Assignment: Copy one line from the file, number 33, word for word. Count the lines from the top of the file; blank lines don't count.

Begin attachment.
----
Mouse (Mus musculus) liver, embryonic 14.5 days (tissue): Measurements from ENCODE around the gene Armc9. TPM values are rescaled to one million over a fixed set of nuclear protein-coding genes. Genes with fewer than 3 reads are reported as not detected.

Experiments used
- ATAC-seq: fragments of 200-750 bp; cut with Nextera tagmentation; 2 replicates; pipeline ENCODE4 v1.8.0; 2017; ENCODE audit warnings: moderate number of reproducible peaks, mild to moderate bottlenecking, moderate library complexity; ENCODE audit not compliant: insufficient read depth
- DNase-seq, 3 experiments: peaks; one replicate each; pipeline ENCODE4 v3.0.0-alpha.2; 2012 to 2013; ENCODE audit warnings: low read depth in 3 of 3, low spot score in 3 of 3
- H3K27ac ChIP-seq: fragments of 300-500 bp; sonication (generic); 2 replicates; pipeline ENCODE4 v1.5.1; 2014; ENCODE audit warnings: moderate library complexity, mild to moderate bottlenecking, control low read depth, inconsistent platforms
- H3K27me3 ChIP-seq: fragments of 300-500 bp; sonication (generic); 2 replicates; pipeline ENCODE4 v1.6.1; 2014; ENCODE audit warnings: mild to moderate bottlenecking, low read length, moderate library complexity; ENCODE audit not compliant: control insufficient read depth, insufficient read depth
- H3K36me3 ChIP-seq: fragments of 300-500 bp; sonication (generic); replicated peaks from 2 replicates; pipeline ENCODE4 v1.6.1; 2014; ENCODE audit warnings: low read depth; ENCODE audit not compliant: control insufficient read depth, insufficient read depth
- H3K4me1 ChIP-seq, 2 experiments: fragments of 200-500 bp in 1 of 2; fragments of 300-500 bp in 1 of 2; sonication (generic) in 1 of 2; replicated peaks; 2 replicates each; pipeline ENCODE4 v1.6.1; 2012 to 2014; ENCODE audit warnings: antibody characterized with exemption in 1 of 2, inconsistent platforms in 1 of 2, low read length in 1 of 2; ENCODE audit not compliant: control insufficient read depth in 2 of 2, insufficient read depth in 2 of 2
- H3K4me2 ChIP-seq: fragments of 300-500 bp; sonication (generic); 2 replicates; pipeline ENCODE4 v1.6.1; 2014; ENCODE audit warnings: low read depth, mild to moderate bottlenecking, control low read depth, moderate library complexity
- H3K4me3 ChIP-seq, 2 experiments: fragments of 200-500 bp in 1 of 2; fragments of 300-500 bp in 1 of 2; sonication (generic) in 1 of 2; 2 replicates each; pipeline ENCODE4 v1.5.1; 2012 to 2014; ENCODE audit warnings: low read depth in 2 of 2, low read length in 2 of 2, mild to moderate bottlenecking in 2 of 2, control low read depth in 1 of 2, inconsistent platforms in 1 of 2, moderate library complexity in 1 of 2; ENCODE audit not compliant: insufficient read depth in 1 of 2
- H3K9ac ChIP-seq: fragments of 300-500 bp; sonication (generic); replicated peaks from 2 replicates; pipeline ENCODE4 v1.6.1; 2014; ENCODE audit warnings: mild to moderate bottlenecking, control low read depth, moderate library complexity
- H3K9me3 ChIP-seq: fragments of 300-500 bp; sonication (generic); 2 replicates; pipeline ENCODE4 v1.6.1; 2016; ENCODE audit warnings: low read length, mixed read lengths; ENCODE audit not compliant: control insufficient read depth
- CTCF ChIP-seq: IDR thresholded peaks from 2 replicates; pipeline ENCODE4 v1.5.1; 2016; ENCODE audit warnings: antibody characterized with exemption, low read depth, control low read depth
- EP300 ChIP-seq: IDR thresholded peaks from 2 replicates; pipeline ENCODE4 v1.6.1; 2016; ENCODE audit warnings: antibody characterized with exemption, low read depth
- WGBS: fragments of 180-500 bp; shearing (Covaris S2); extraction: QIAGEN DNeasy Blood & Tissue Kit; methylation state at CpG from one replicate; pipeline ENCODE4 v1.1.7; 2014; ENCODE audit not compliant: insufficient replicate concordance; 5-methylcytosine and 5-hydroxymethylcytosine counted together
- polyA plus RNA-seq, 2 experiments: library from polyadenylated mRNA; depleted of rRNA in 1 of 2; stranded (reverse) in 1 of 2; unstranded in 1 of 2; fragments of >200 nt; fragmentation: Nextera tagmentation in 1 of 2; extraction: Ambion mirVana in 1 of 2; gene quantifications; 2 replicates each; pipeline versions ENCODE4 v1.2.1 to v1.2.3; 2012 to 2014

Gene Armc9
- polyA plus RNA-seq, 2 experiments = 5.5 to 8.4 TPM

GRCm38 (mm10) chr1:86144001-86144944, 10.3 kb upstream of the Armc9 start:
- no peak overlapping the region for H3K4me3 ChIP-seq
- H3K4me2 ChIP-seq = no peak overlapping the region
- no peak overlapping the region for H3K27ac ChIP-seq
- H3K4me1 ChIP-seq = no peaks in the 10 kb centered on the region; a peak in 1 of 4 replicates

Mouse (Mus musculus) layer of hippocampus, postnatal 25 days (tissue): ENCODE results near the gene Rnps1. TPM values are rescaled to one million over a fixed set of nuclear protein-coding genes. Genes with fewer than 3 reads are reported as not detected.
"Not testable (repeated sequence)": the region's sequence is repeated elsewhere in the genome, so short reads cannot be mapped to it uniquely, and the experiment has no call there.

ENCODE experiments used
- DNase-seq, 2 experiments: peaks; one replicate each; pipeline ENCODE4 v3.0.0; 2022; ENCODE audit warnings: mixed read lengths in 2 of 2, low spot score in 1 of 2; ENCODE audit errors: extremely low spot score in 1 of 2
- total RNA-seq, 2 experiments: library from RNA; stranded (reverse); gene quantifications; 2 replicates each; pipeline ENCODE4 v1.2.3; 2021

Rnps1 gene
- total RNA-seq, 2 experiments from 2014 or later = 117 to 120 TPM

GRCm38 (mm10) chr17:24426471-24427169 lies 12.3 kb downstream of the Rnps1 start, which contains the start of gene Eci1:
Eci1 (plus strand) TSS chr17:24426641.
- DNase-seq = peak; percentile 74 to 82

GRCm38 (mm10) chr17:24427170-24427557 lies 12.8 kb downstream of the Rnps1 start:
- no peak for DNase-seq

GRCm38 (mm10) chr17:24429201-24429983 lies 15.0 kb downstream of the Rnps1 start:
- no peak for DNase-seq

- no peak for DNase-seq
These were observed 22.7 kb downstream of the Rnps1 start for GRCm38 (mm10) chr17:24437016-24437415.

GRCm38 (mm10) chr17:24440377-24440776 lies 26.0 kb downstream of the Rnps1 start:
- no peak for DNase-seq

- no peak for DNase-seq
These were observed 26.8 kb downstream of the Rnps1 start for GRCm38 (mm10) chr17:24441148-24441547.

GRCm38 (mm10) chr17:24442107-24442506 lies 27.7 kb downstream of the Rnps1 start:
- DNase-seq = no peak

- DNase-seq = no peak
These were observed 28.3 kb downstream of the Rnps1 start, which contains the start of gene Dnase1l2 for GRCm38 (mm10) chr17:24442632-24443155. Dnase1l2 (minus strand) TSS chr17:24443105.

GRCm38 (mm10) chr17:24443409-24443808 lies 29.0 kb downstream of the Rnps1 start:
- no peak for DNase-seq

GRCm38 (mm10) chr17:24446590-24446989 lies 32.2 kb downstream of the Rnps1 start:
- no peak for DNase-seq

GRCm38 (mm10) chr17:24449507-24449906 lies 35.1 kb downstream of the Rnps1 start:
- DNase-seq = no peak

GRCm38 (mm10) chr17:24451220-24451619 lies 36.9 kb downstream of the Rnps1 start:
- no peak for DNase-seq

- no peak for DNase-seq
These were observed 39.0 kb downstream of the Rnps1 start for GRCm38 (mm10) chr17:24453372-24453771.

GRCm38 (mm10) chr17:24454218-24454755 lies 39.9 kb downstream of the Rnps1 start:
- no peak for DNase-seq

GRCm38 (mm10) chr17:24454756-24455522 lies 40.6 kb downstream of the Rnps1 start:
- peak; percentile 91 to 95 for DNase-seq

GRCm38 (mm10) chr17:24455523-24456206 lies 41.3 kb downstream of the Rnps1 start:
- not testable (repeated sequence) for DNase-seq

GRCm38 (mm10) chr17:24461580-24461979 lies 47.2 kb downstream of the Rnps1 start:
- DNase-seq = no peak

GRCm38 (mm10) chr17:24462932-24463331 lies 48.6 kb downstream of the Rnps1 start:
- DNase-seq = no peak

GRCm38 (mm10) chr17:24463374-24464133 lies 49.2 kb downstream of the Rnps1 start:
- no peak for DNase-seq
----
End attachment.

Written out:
- DNase-seq = peak; percentile 74 to 82